Perennial interest: Why going native is good

2014-04-19T09:30:00Z 2014-04-23T17:37:10Z Perennial interest: Why going native is goodJulie Dean Kessler Times Correspondent
April 19, 2014 9:30 am  • 

It’s a little warmer, you’re planning your garden, and you remember that lovely silvery shrub—but wait. Before you head for the garden center, make sure you’re not choosing species that can threaten native Indiana plants, chase away bees and butterflies, and affect the ecosystem in a bad way, read on.

It’s true—the choices made for a backyard garden can have far-reaching consequences, both good and bad. “People have good intentions, but sometimes certain species of plants are brought in and are later discovered to be an invasive species, like the Japanese silver plant,” said Susan MiHalo, conservation coordinator at Nature Conservancy’s Southern Lake Michigan Rim Project Office in Merrillville, Ind. “Especially near a protected area, these invasive things start escaping (beyond the home garden).”

Dean Savarino at Dean’s Landscaping in Schererville, Ind., has seen it. “Invasive plants cause problems, so you do need to know what not to plant. The Chinese native grass or, any type of reed grasses, stay away from those—they’ll just take off.”

The Indiana Native Plant & Wildflower Society’s Web site explains, "The influx of exotic species, without their natural controls, can choke or shade out natural grasses.” That can even affect the food chain: “Some herbivores depend on as few as two types of plants.”

Hard to hold back

Think of the yard as potentially a wildlife corridor for butterflies, birds, bees and other creatures as they work their way to and from nearby remnant natural areas and managed natural areas, said MiHalo. They need Indiana’s native plants to survive, and Hoosiers need them to play a part in pollinating corn, producing honey, and helping support the overall ecosystem.

But it’s a struggle. “In this area, there are a lot of challenges for plants to survive, with roads, subdivisions, and so forth. Thirty percent of Indiana’s endangered species are in Lake County alone, so any help we can get from homeowners in improving biodiversity helps overcome all of these challenges,” said MiHalo.

Watch out for these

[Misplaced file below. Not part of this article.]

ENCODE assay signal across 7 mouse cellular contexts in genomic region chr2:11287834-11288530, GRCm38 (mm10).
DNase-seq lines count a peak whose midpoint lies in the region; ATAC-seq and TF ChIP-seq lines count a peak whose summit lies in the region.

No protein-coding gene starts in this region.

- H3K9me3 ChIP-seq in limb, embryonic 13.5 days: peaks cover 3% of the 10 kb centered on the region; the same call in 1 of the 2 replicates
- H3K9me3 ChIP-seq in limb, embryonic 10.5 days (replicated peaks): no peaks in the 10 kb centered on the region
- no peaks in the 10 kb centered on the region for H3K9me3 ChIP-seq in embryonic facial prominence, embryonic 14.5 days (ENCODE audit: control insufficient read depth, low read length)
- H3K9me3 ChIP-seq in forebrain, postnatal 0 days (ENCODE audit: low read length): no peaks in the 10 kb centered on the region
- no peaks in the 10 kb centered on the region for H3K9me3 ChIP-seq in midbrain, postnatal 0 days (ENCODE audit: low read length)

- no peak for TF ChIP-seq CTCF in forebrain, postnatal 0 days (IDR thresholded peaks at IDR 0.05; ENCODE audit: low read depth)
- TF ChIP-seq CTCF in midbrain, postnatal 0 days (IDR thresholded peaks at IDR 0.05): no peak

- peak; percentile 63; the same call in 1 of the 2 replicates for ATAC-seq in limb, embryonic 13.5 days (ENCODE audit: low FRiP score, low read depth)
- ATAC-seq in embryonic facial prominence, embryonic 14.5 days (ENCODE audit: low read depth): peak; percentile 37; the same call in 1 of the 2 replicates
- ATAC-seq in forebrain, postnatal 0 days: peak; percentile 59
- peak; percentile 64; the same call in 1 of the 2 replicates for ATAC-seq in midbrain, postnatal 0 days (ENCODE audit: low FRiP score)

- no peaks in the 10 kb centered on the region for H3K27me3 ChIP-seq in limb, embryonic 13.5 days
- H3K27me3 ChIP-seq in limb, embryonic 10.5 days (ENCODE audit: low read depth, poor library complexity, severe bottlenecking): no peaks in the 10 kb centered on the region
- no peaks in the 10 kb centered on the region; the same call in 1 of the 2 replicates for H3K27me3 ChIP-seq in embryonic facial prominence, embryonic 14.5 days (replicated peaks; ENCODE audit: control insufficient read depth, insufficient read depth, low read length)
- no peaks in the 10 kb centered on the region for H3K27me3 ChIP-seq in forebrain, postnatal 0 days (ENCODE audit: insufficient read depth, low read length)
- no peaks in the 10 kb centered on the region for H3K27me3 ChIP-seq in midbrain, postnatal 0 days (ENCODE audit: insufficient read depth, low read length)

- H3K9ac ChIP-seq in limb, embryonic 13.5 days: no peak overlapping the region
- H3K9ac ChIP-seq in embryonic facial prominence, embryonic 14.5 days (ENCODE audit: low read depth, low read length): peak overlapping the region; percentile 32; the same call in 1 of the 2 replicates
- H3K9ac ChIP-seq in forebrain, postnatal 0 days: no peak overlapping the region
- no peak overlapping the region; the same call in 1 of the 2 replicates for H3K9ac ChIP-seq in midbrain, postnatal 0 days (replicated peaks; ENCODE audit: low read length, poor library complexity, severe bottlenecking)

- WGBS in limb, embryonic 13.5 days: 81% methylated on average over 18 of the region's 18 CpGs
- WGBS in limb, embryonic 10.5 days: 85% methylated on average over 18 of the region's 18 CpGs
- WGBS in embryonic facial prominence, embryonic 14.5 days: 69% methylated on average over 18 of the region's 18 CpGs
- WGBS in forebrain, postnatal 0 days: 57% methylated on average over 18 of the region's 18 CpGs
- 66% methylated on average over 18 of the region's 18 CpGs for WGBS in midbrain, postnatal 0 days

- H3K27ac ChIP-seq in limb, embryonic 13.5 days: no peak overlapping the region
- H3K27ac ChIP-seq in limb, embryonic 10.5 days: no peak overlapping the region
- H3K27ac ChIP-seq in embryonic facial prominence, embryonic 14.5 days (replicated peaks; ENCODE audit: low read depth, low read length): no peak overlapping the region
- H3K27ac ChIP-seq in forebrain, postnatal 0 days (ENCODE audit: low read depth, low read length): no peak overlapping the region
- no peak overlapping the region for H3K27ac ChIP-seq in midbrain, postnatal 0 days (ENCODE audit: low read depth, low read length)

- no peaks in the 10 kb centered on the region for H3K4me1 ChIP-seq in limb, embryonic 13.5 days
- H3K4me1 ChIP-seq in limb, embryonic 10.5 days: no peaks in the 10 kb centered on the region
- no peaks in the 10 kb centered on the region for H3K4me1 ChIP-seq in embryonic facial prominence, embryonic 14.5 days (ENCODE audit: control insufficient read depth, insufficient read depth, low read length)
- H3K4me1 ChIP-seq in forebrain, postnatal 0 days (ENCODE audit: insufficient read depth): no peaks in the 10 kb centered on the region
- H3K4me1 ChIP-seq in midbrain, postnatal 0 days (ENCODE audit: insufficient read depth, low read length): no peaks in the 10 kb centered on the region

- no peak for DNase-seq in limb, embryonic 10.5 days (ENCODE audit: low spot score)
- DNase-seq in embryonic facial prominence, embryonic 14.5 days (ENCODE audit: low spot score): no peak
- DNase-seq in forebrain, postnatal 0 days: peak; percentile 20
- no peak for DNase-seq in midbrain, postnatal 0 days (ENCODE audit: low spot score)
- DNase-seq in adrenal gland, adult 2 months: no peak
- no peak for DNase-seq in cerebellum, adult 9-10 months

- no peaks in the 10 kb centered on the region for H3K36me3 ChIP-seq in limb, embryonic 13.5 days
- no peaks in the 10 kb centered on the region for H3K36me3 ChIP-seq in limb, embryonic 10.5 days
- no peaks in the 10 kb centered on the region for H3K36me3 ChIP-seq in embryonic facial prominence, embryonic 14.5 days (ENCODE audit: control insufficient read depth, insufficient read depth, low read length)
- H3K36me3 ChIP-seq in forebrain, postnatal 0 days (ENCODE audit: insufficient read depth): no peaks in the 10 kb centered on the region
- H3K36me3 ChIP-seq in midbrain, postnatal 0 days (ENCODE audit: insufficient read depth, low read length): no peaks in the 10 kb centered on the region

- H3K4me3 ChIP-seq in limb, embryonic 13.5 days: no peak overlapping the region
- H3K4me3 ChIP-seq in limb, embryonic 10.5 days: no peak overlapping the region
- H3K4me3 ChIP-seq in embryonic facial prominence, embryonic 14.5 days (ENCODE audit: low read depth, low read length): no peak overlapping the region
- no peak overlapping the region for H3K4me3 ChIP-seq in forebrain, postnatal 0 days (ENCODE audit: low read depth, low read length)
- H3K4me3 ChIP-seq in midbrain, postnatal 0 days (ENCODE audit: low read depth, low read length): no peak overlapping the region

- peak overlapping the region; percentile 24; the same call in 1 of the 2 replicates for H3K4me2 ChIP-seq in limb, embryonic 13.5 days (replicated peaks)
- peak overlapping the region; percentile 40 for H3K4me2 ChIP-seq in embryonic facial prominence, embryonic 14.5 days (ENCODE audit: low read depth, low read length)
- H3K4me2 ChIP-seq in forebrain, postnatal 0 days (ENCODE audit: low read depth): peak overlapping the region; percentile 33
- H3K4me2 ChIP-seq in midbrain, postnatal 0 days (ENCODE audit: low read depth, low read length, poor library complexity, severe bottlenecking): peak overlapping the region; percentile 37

Some invasive species that crowd out essential native plants include many ornamentals that insects won’t use; shrubs like Japanese honeysuckle; and plants like dame’s rocket, garlic mustard, and Oriental bittersweet. MiHalo cautions against planting Japanese barberry, autumn olive, Asian honeysuckle, crown vetch, and for water gardens, water hyacinth. And avoid planting Lyme grass in the Dunes area: “Its ‘clumping’ root systems can change dune-building dynamics, impacting that habitat.”

And those wildflower seed packets? “‘Wildflower’ doesn’t mean ‘native,’” said MiHalo; many packets contain very invasive species like Dame’s rocket, so check the label.

Hits and misses

There are lots and lots of native plants to choose from. For sandy soils, says Beverly Stewart, manager at Reed’s Garden Center in Valparaiso, Ind., choose among marran grass, sawgrass, some sedges, any in the cedum family, and fescue. Boxwood and yews can help define an area. For general planting, Butch Zandstra, co-owner of Zandstra’s Greenhouse in Highland, Ind., is partial to butterfly weed, a type of milkweed that, not surprisingly, attracts butterflies.

Once the plants are bought, the biggest mistake home gardeners make, said Saverino at Deans Landscaping, is not understanding what kind of soil composition there is, or whether a particular plant can used for that area. “In this area, a lot of it is hard rock clay soil, especially in developed areas. Nearer the lake, it’s sandier and loamier. If you pick up a handful and it won’t hold tight in your hand, it’s loamy.” ln the Munster area, best choose plants that are more adaptable, like peonies, salvias and veronicas. At his website,, there is a link to determine soil types.

Zandstra said new plants need attention for a couple of weeks, “a little water, a little care—they have such a small root system at first.” He advises watering all plants in the morning so the foliage can dry out during the day, lowering the chance for diseases to take hold.

A final note from MiHalo: “Please make sure not to harvest native plants in our managed natural areas.”

There is a season to plant, and thankfully, it’s just around the corner.

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